The UT-University Charter School has trained all of their staff in a trauma-informed care approach that aligns with Seton Home’s model and will allow for a collaborative approach to educating students in an environment that is sensitive to their past traumatic experiences and current needs, Walker continued.
“It is a win-win for our students and we hope that this will open up more opportunities to reach their goals to finish high school and go onto college or a vocational school. Seton Home’s goal is to provide a healing environment and opportunities for self-sufficiency so that when they leave Seton Home, the young families are free from abuse and poverty.”
The UT-University Charter School will help reach that goal, she said.
To motivate the girls to enroll in the voluntary program, they were given a tour of the University of Texas at Austin in early June. For many, this was their first opportunity to tour a Big 12 university. The students are excited about the prospect of attending the UT-UCS this coming school year and many are now proudly sporting the university’s orange t-shirts.
“UT-UCS will affect my future by helping me graduate in a timely manner and help me focus on my educational goals, said Lucy Johnson, a student whose name has been changed for privacy protection. “I want my daughter to see me walk across the stage.”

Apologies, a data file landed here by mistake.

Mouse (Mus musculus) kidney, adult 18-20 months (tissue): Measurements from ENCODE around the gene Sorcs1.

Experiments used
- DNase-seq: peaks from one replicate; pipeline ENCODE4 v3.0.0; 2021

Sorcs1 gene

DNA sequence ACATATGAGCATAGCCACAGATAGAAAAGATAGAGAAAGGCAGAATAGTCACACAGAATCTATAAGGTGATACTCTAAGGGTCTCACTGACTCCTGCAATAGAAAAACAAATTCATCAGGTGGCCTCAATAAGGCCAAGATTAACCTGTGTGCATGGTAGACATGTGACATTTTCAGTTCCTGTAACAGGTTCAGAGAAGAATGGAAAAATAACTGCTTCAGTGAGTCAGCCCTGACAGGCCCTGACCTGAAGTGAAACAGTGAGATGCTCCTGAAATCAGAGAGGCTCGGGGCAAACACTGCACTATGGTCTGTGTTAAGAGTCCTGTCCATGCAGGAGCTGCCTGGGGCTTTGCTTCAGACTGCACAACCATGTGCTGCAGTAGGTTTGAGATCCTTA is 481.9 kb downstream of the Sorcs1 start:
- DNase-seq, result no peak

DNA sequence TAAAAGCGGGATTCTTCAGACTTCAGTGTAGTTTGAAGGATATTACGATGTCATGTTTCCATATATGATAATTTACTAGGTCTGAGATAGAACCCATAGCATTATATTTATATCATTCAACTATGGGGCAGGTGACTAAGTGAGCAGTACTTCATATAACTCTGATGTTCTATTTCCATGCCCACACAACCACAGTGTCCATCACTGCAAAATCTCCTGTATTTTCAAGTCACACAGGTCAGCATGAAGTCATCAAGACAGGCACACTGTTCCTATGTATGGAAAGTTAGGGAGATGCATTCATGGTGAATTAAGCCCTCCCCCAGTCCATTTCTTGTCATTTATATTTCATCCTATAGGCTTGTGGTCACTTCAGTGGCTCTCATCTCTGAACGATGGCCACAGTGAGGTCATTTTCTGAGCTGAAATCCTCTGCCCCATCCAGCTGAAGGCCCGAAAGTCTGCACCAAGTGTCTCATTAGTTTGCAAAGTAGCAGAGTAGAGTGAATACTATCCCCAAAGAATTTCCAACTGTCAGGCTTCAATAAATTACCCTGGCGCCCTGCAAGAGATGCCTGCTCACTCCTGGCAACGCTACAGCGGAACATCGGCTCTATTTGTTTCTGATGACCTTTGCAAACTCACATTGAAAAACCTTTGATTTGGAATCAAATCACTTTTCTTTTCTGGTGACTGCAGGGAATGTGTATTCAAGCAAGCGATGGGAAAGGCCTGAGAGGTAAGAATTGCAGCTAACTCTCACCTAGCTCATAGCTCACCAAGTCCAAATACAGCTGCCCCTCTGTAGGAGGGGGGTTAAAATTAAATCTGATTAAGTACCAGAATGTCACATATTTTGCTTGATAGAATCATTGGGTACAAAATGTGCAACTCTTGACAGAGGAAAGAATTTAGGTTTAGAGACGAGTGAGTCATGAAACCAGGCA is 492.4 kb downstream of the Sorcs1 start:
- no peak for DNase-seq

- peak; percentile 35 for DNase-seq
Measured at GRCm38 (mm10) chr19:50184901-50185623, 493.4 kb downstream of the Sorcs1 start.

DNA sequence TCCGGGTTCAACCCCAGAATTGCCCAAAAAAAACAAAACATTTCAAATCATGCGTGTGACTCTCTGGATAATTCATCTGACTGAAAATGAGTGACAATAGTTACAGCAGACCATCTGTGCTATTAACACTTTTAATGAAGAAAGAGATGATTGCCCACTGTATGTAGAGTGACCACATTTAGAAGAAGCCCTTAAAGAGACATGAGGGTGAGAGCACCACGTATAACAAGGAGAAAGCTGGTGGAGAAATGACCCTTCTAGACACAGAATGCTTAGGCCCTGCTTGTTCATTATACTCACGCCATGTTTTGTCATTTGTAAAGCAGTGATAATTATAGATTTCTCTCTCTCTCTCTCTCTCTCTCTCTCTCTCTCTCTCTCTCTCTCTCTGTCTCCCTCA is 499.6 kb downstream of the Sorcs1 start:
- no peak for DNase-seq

UT-UCS was originally the University Charter School (UCS) and opened in the second year of charter schools in Texas, making it a second-generation charter school. The original charter was submitted to Texas Education Agency (TEA), which funds the school, on Jan. 9, 1998.
Like all public state-supported charter schools, students are provided with all-grade level curricula mandated by the state.
The Texas Essential Knowledge and Skills (TEKS) provide the framework and focus for all courses. Students are required to take and reach mastery on STAAR, the state assessment exam. All students must attain the same minimum standards for public school graduates in Texas and they must accrue a minimum of 22 credits and pass five end of courses exams.
(Read More: Panel Backpedals on Swapping Out STAAR Tests)
According to the UT-UCS’s vision statement, “In full partnership with our communities, the University of Texas-University Charter School’s vision is to provide the best educational system for students with specialized learning needs in unique settings where each student will achieve academic, social and emotional success.”
UT-UCS typically looks for partners that put children first and that have a vision and mission similar to their own. Location, facilities available, and the fiscal impact on both the district and facility are also taken into consideration. Finally, TEA must approve the application requesting expansion to a new campus location.
Each UT-UCS school is an entirely new concept because each facility and the population served is unique. All teachers are selected based on their educational background, prior experience working with diverse populations, and a clear passion for the job. All teachers must be certified in their field by the State Board of Educator Certification (SBEC) and once hired, are employees of the University of Texas.
For more information on UT-UCS, click here.
Top Image: A Seton Home mother works on a booklet for her child. Photo by Kathryn Boyd-Batstone.